For most people, shopping online with a credit card has become second nature. However, you might be shocked to find out that buying cryptocurrencies like Bitcoin with your Visa or Mastercard might not work at all. While some credit card companies allow crypto purchases, others outright ban them.
Even if your credit card company allows you to buy cryptocurrency, there will usually be significant fees on both sides of the transaction. Many times, there are charges from the credit card and the exchange for buying with credit instead of some other way. If you plan to use your credit card, here's what you need to know.
Which crypto platforms allow credit cards?
While this wasn't always the case, most of the big-name crypto exchanges allow some sort of credit card purchases nowadays. However, the downside is that they all involve paying extra fees. Coinbase, with over 43 million users, charges an extra 3.99 percent processing fee when you make a credit card purchase for crypto. Binance also charges a fee—either 3.5 percent per transaction or just $10, whichever is higher.
The main credit cards accepted are Visa and Mastercard. American Express sometimes isn't accepted by crypto exchanges, although that isn't always the case. Capital One outright banned cryptocurrency purchases. Alternative methods of paying, like PayPal, generally aren't accepted except for the larger exchanges, like Coinbase.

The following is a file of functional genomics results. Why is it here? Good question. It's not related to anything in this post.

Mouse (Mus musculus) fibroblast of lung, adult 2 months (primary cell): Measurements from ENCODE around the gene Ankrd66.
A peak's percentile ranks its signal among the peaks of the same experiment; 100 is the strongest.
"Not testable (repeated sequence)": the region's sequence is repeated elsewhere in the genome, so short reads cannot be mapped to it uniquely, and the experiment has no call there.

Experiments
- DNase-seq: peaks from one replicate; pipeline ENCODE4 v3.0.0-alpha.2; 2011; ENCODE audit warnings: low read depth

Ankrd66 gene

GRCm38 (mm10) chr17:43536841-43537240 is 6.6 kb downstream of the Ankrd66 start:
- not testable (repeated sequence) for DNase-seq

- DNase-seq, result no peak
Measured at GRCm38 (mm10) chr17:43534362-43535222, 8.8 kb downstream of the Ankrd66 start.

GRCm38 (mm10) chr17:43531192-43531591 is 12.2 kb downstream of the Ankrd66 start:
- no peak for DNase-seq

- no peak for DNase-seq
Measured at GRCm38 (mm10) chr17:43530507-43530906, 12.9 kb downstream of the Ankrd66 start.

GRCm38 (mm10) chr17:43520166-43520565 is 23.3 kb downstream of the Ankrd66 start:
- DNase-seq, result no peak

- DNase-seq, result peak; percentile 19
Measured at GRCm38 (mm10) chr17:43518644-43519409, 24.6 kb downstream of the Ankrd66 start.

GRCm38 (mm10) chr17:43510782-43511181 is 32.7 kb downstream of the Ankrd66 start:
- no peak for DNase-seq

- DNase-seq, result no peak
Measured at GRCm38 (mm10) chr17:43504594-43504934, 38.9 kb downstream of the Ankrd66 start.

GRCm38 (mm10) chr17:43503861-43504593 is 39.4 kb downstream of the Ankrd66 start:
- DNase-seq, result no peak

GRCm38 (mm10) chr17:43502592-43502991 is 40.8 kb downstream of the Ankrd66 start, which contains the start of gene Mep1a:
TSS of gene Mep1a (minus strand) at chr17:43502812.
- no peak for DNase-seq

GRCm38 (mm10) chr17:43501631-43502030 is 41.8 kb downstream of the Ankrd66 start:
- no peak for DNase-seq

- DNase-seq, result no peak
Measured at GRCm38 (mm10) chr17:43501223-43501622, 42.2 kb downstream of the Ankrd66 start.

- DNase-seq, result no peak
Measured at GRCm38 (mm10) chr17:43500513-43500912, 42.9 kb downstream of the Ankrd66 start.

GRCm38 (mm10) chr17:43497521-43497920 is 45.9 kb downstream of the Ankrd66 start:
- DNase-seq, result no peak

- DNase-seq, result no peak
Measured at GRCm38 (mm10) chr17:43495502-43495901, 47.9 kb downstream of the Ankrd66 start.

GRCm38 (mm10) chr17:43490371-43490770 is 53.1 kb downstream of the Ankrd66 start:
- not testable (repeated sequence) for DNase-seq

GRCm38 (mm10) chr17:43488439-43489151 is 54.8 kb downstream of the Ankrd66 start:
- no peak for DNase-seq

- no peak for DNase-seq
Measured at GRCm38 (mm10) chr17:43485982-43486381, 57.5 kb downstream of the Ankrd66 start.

How to buy crypto with a credit card
Buying cryptocurrencies with a credit card that allows it isn't much different from buying anything else online. The only difference worth mentioning is that your crypto is going to be stored somewhere. If you bought it on an exchange, your crypto would be available in the exchange's wallet. From there, it's up to you whether you want to transfer it onto your own digital wallet or use the exchange's one for you.
It's also worth mentioning that many credit cards view purchasing crypto as making a type of cash advance, which also comes with its own fees as well. The usual fee for a cash advance is as much as 10 percent, so you need to keep that in mind if you are going to use a credit card. If the cryptocurrency exchange in question isn't based in the U.S. and you are, there will also be a foreign transaction fee, which is usually around 3 percent.
Best crypto credit cards
If you're looking for the best of both worlds, you might want to consider signing up for a crypto debit card. Over the past year, crypto debit cards have become incredibly popular. Binance offers a Visa debit card. The card allows you to use cryptocurrency—mainly Bitcoin, Ethereum, Binance Coin, and a couple of others—as payment for real-life goods and services.
These cards will convert your crypto into fiat currency in real-time at the moment of the transaction. As long as the crypto debit/credit card is from Visa or some other reputable card company, like the Coinbase Visa or the Binance Visa debit card, then it will be accepted in most places around the world that take Visa.